Wills & Estate Planning

Wills and Estate Administration

This is a list of services provided but not exclusive to what we do:

  • Probate and Estate Administration
  • Disputing a Will
  • Contesting the provisions of a will
  • Advice on illegal, coerced, duress or fraudulent wills
  • Advice on executors’ duties and responsibilities
  • Disputes with executors including removal thereof
  • Injunctions to stop money being paid out incorrectly
  • Powers of Attorneys for Executors
  • Registering a caveat to stop Grant of Probate
  • Protection under the Family Provisions Act
  • Estate Settlement Agreements
  • Deeds of Variation
  • Cross Option Agreements
  • Foreign Executors and Administration
  • Resealing Grants of Probate in the UK
  • Dealing with all aspects of administration and property abroad
  • Intestacy
  • Arranging specialist Insurance for Estate administration problems
  • Arranging specialist Insurance to protect Executors duties and liabilities
  • Arranging Insurance for losses within estate administration

Problems with Wills

These days when people die disputes can arise.

Our principle has over thirty-five years of legal experience in this area, and in a in the last five/ten years the growth in disputes has been the greatest expanse of this area of the law.

Often these are very stressful.

We are constantly asked to give advice on these matters.

They generally, but not always, fall into two categories.

This can be that no will can be found, and one or more family members believe they are entitled to assets/monies. Other family members believe they are entitled to some benefit. If no valid will can be found, then the law sets out the way the estate should be distributed.

This can be challenged, and there is what is known as case law to give guidance. This is a complicated area of law and advice should be taken.

3C Legal Services will do this and resolve the problem.

Disputes can occur within the family, and the first sign of trouble is often a family member saying, ‘it’s not the money but the principle that matters’.

We have often seen homemade wills, or wills made by non-qualified persons creating the problem, as they do not set out the correct position, or the terms of the will are vague, confused or capable of several different interpretations.

Sadly, over the years we have seen an increase in situations where the will maybe contested, as the will purported to represent the deceased persons wishes was created by fraud, forged, coercion or duress, which can only be determined by evidence. If any of these matters can be clearly shown, then the will is invalid.

We have often acted for executors who have faced disputes as family members have simply ‘tried it on’. We have also acted for beneficiaries who have a legitimate claim. This is an ever-increasing area of the law which can be complicated, and it is important that your advisers are up to date with any new legislation or new case law.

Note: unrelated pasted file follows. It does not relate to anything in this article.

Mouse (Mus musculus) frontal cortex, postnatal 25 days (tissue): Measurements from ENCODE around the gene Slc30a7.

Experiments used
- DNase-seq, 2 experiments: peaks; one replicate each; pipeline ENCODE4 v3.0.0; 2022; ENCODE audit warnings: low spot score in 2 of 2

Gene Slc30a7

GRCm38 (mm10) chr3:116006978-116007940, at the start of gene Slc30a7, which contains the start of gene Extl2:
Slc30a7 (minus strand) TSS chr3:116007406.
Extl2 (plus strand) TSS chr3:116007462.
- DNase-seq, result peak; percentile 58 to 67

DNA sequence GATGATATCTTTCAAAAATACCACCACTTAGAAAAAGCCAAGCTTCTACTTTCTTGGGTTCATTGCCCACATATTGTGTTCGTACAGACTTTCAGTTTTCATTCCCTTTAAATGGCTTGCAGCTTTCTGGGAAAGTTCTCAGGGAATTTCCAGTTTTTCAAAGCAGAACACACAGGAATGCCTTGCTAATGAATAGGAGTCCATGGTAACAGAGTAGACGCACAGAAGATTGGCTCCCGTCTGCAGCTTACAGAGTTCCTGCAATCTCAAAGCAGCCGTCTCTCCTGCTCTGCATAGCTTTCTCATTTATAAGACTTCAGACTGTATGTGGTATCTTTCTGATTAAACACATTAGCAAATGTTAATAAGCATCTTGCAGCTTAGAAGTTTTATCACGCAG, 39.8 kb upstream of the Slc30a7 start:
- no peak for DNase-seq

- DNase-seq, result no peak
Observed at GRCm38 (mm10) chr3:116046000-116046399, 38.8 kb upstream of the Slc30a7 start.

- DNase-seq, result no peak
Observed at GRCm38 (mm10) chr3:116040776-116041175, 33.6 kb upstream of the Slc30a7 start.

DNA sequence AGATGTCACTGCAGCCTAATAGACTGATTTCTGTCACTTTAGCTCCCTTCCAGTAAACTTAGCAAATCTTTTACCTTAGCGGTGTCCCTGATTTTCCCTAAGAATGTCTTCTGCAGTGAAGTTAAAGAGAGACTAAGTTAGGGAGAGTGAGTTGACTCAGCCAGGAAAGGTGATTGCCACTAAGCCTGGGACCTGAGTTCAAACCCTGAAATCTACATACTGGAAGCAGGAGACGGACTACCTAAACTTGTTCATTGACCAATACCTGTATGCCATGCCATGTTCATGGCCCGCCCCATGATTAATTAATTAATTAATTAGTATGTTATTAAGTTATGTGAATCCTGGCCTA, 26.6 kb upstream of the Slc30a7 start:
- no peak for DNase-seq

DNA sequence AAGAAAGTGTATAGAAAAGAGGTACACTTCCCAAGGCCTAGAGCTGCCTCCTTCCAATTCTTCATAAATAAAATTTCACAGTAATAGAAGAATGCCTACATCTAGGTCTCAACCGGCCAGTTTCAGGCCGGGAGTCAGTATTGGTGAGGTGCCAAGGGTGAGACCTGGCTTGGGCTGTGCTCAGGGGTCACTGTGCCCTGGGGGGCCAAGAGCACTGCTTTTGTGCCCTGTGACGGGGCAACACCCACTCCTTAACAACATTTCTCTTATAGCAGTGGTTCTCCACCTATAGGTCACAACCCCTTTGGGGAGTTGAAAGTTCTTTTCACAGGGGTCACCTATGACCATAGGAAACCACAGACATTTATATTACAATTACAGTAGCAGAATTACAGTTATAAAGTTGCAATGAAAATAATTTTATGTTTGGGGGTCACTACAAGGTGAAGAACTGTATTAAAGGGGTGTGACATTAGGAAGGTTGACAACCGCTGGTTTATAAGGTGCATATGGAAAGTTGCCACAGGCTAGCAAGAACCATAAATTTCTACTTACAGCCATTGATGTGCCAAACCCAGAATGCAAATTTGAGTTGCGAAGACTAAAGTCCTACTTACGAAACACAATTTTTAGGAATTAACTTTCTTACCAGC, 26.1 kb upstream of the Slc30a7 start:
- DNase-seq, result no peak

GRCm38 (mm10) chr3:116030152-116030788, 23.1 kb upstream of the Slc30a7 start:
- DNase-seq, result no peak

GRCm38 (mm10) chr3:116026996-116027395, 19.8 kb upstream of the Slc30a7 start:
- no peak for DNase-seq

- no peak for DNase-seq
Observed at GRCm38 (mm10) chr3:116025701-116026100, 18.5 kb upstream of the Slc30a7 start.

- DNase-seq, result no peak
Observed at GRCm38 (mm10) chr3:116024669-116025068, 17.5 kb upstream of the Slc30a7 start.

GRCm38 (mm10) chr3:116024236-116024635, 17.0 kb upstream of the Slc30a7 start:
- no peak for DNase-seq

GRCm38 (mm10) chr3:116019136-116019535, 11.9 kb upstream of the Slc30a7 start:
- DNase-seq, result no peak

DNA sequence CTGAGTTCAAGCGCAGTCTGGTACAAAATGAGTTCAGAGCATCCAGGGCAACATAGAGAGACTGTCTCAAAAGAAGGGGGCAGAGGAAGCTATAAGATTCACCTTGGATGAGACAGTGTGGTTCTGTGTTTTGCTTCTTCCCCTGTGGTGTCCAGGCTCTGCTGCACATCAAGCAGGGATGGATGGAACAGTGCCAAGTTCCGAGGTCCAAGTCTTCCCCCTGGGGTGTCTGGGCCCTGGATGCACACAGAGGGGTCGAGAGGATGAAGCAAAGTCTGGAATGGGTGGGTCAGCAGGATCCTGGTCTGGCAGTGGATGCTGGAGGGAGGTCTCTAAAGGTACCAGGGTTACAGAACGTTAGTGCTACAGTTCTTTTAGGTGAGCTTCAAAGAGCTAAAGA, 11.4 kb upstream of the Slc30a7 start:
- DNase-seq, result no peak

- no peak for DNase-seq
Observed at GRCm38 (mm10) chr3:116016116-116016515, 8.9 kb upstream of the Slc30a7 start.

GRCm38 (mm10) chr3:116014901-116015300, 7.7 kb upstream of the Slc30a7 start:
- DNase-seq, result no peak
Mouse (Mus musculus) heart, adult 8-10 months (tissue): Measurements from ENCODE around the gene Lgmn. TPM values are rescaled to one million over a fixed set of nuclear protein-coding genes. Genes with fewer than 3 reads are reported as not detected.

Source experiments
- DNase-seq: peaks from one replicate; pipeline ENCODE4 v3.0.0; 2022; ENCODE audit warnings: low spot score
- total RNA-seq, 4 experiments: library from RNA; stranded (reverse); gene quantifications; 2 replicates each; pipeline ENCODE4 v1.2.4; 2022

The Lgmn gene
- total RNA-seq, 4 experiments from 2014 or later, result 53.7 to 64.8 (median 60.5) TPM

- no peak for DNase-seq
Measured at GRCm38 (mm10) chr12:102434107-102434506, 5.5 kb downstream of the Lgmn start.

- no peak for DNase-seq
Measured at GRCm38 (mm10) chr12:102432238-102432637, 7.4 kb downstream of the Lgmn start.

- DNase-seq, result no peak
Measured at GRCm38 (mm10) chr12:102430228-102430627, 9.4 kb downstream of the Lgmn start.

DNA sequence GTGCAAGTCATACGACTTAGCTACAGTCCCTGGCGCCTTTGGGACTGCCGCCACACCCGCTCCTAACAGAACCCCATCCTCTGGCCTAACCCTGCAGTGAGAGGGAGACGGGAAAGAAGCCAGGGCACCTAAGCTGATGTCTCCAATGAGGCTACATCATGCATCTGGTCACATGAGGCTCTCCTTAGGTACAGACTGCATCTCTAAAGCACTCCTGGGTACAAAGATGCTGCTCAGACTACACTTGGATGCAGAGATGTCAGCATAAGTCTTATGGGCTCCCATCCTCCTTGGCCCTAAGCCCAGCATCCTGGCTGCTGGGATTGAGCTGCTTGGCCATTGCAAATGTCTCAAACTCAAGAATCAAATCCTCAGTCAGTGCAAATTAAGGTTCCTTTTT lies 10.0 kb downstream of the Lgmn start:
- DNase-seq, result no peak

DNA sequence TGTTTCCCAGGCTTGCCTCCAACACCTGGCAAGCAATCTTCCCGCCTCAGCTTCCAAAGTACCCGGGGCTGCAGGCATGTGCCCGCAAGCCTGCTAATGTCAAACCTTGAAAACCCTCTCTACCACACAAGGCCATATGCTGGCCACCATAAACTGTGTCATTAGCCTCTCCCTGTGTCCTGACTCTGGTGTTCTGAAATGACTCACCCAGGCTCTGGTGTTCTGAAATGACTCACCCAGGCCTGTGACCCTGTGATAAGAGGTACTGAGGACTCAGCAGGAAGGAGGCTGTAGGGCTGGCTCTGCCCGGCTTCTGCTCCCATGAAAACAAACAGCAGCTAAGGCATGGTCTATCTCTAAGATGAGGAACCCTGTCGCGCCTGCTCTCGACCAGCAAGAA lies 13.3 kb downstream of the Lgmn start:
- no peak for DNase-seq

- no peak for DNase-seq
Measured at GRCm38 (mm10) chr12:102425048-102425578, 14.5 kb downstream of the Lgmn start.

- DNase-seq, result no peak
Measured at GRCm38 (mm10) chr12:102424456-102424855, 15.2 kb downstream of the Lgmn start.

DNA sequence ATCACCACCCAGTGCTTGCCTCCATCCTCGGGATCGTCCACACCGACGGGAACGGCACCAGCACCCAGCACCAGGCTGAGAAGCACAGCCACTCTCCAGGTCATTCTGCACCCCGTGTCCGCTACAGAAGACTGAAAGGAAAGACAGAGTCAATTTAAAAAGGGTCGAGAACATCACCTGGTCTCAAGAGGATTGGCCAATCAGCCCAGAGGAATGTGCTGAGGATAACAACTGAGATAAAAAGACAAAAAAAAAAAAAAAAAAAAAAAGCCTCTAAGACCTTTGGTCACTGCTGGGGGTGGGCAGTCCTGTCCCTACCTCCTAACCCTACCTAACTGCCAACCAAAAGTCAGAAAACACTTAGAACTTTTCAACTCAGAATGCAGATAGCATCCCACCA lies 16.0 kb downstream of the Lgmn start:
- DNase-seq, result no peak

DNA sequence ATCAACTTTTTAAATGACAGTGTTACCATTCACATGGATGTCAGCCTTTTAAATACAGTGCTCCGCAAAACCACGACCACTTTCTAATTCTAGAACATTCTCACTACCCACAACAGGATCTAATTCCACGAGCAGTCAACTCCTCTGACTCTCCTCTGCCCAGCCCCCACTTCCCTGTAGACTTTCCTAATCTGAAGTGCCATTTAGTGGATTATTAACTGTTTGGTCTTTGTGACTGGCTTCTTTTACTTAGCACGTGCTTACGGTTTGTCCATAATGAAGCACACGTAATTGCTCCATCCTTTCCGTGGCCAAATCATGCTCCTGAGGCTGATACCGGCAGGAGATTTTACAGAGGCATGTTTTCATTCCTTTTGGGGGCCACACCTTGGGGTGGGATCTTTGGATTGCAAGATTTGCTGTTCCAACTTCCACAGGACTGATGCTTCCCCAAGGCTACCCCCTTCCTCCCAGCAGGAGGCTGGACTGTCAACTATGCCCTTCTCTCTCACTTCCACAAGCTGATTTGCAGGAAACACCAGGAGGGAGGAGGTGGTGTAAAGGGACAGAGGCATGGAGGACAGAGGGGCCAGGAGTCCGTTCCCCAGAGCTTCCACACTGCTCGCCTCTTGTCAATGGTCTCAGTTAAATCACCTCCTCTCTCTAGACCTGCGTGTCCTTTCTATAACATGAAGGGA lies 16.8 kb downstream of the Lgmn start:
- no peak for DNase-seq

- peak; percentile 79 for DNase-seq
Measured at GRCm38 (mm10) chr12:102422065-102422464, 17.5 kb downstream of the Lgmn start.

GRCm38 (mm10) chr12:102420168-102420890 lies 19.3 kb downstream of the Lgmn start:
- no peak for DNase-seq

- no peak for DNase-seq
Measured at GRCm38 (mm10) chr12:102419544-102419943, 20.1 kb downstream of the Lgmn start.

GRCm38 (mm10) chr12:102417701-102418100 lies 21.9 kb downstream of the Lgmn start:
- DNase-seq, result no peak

Where we are instructed, we will attempt to resolve this matter by way of mediation. However regrettably some issues can only be determined by the Courts, which is an expensive process and will reduce the value of the estate to be distributed.

Wills – A Time for Review with Foreign Property

Owners of French gites, Spanish poolside villas and Italian ski Chalets are now finally able to decide who inherits their getaways. From August 2015 a new European Agreement came into effect which changes the law.

In the UK we have what is known as ‘freedom of testamentary capacity’ this means that a testator ‘the person making the will’ can leave his or her assets to whom they wish. Nobody under UK law, where a will is concerned, is entitled to anything. That is the general rule.

However, this is subject to certain legislation and case law. There has been a number of cases in which the Courts have seen fit to interfere in the above. Careful planning and will drafting is required in such circumstances.

However in Europe this is not the general rule, and many UK citizens with holiday homes are unaware that so called ‘forced heirship’ rules means they cannot freely choose who inherits properties in most European countries, with local laws usually stipulating that a certain share of a property must pass onto particular family members.

But now with new European regulations on cross-border legacies, allow people to specify that a property be bequeathed, under the law of their country of nationality or ‘habitual residence’, opening up new options for whom they wish to leave that property to.

Forced heirship rules are widespread across Europe, and normally say that the children must receive a specific share. There are people who are not aware of this. But you can now elect to have a different law applied.

Legacies have increasingly been caught in a web of contradictory inheritance laws across Europe, as people move across borders more often. The new regulations are an attempt to streamline these, and reduce prolonged and very expensive disputes.

Owners of assets elsewhere in the EU should now review their wills.

The change does not affect tax rules, which are applied in the country where a property is located.

These can be particularly onerous where the property is left to an unmarried partner.

The new succession rules are further complicated as the UK, Ireland and Denmark have opted out, meaning overseas owners of properties in these countries cannot choose to invoke laws from elsewhere.

The UK and Ireland largely allow people to choose who inherits their property, but Denmark implements some forced heirship rules.

Owners with properties abroad should now review their wills.

If you have any queries, please free to contact us.